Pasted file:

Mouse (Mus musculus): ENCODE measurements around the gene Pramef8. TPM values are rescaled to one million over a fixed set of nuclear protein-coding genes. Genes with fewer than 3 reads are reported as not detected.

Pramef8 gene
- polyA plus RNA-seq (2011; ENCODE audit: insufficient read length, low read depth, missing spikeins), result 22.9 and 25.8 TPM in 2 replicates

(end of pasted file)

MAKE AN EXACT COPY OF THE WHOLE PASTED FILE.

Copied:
Mouse (Mus musculus): ENCODE measurements around the gene Pramef8. TPM values are rescaled to one million over a fixed set of nuclear protein-coding genes. Genes with fewer than 3 reads are reported as not detected.

Pramef8 gene
- polyA plus RNA-seq (2011; ENCODE audit: insufficient read length, low read depth, missing spikeins), result 22.9 and 25.8 TPM in 2 replicates